World Bulletin/News Desk
Sinn Fein president Gerry Adams said Scotland's "inspiring" referendum on independence would accelerate a vote to unite Ireland, a prospect quickly dismissed by Unionists who share power in Northern Ireland.
Scotland spurned independence in a historic vote that threatened to rip the United Kingdom apart but an electrifying campaign has emboldened separatist movements across Europe from Catalonia to Flanders.
Predominantly Catholic Nationalists in Northern Ireland, who remained part of United Kingdom in a northern province dominated by Protestants after the Irish state secured independence from Britain in 1921, maintained a studied silence in recent weeks.
Although the pro-British Protestants still make up a majority of the Northern Irish population, Nationalist leader Adams intensified his push for a border poll - which is allowed no more than once every seven years under the 1998 Good Friday Agreement peace deal.
Sinn Fein has argued that under the terms of the agreement, there is a right to a referendum and that there should be a debate on the issue. "The campaign in Scotland will accelerate that entire process," Adams told Irish national broadcaster RTE.
"We should never lose sight of the fact that our people are divided and we now have an opportunity to democratically and peacefully to reunite."
Britain's Secretary of State to Northern Ireland may call a border poll at any time, according to the 1998 agreement that brought about peace. It also specifies that the Secretary "shall" order a referendum if it appears likely that a majority of those voting would seek to form part of a united Ireland.
Adams told journalists that his party wanted a referendum to be held during the next term of Northern Ireland's Assembly, starting in 2016, and that he did not think that would be too soon, coming just two decades into a fragile peace process.
Thirty years of sectarian violence between mainly Catholic nationalists seeking Irish union and pro-British Protestants wishing to stay in the United Kingdom was mostly ended by the peace deal and subsequent power-sharing agreement.
However, the worst rioting in years was sparked two years ago by a decision to limit the number of days the British flag flies in Belfast after the growing nationalist community secured its first majority on city council.
"There is no prospect of them achieving their goal of taking Northern Ireland out of the United Kingdom," said Jeffrey Donaldson, a member of the Democratic Unionist Party (DUP) which shares power with Sinn Fein in Northern Ireland.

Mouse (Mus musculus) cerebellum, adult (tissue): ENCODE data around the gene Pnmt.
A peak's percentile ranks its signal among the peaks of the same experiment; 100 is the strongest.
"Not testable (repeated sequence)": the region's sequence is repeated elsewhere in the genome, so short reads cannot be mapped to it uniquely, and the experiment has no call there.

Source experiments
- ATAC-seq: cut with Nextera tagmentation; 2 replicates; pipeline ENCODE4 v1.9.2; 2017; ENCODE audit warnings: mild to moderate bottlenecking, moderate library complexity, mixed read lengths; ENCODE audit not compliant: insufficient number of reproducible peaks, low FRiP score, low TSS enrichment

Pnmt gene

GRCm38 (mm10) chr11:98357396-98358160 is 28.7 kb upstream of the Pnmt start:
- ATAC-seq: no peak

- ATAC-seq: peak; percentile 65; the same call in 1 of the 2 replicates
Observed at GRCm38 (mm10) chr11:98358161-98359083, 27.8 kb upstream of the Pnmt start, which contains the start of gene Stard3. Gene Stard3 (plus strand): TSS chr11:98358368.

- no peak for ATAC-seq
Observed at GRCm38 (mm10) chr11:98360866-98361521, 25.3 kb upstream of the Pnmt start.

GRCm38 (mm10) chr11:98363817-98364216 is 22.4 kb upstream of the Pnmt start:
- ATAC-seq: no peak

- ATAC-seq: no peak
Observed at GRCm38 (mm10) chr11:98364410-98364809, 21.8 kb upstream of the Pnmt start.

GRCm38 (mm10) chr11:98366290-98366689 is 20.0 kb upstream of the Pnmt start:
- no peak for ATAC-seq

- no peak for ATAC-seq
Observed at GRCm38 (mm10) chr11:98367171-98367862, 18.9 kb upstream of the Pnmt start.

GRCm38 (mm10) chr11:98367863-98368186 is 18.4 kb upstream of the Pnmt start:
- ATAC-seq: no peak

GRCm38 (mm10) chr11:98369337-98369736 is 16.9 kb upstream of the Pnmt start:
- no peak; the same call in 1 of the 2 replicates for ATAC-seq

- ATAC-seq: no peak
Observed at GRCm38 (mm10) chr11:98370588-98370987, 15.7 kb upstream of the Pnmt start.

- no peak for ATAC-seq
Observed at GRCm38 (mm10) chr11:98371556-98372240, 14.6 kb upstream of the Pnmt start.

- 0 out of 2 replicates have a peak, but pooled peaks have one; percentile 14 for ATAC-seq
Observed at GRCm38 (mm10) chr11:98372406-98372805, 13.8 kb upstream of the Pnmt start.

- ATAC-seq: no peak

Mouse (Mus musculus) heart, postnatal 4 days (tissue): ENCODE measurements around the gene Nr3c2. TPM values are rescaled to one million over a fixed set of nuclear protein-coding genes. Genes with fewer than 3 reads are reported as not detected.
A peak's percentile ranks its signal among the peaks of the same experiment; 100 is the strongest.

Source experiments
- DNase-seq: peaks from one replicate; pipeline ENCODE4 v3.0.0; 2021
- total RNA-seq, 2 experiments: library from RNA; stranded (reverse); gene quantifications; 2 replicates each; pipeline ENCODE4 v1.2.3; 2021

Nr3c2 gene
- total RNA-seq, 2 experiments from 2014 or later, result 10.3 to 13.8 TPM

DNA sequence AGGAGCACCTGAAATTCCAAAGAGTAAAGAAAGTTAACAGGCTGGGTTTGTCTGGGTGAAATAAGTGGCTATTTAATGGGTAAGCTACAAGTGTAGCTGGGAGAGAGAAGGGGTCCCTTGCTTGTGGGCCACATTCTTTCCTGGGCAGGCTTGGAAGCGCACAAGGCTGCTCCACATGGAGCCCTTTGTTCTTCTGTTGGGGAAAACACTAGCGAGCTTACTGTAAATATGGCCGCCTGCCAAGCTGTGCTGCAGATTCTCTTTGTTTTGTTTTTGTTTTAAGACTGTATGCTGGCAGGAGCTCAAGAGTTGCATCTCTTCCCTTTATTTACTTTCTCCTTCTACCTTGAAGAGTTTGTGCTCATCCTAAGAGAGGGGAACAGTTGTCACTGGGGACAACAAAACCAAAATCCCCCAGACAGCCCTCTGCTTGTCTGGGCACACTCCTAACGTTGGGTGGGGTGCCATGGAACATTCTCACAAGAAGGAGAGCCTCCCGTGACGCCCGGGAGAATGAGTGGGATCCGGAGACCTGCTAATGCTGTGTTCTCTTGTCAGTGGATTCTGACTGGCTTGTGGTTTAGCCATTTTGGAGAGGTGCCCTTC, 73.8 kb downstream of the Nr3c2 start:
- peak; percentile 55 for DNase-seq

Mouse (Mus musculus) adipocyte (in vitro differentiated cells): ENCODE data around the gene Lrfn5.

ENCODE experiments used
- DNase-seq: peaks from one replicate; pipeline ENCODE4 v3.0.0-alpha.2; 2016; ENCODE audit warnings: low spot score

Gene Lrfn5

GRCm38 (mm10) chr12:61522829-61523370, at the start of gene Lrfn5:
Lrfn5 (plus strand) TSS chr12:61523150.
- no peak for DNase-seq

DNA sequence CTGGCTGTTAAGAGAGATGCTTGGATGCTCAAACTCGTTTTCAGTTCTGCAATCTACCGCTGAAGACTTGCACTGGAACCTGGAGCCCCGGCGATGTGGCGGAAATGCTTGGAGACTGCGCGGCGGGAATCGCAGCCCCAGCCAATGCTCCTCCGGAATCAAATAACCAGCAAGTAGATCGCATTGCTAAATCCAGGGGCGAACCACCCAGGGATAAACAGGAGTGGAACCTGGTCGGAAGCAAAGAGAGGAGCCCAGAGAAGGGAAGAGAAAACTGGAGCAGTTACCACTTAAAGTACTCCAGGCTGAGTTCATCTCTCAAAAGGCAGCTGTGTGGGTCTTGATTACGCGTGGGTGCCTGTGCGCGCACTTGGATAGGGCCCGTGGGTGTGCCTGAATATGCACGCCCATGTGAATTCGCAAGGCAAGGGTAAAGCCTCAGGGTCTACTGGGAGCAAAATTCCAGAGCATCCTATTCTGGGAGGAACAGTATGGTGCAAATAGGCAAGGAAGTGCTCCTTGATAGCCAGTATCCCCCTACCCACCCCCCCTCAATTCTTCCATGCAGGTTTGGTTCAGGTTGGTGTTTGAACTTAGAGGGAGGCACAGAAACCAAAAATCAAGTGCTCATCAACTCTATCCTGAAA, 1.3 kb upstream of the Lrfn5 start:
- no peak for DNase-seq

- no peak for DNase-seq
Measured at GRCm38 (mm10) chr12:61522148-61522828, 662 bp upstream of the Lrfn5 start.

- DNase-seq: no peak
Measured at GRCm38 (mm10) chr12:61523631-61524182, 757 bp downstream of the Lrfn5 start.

DUP leader and Northern Ireland First Minister Peter Robinson added that he was not afraid of giving the people of Northern Ireland their say but all the evidence suggested there was no desire for a border poll.
Robinson said if they could be operated smoothly, he would consider the option of more powers being devolved to Northern Ireland after British Prime Minister David Cameron promised a greater say to Scotland, England, Wales and Northern Ireland. Adams called for full devolution.
Mike Nesbitt, leader of the smaller Ulster Unionist Party, said the result opened the door to the immediate devolution of corporation tax powers to Belfast so it could compete with the lower rate in the south and make the province less reliant on a 10 billion pound ($16 billion) annual grant from London.
Cameron said in Belfast last year that a final decision on corporate tax would be made by the end of 2014. Northern Ireland applies Britain's rate of 21 percent compared to the 12.5 percent that tempts more multinational firms south of the border
While analysts see changes to Northern Ireland's devolved government as inevitable, most do not believe nationalists can secure a united Ireland while Protestants, who traditionally vote for unionist parties, remain a majority of voters.
The proportion of Protestants has fallen to 48 percent from 53 percent 10 years ago, the 2010 census showed, while the proportion of Catholics increased to 45 percent from 44.
Demographers have predicted that Catholics, who are younger and have higher birth rates, could become a majority of voters within a generation.
However in the last major opinion poll in 2011, only one-third of nationalists said they wanted a united Ireland, with many privately voicing concerns at the time about Ireland's weaker economy and social safety net.
"I think the Scottish referendum proves that you can shoot that fox quite easily. There's a danger that if you run for this particular campaign too soon, you're going to lose it," said University College Dublin professor David Farrell.
"I think it would be wise for Sinn Fein to bide their time and wait for a better opportunity that this."Last Mod: 19 Eylül 2014, 16:56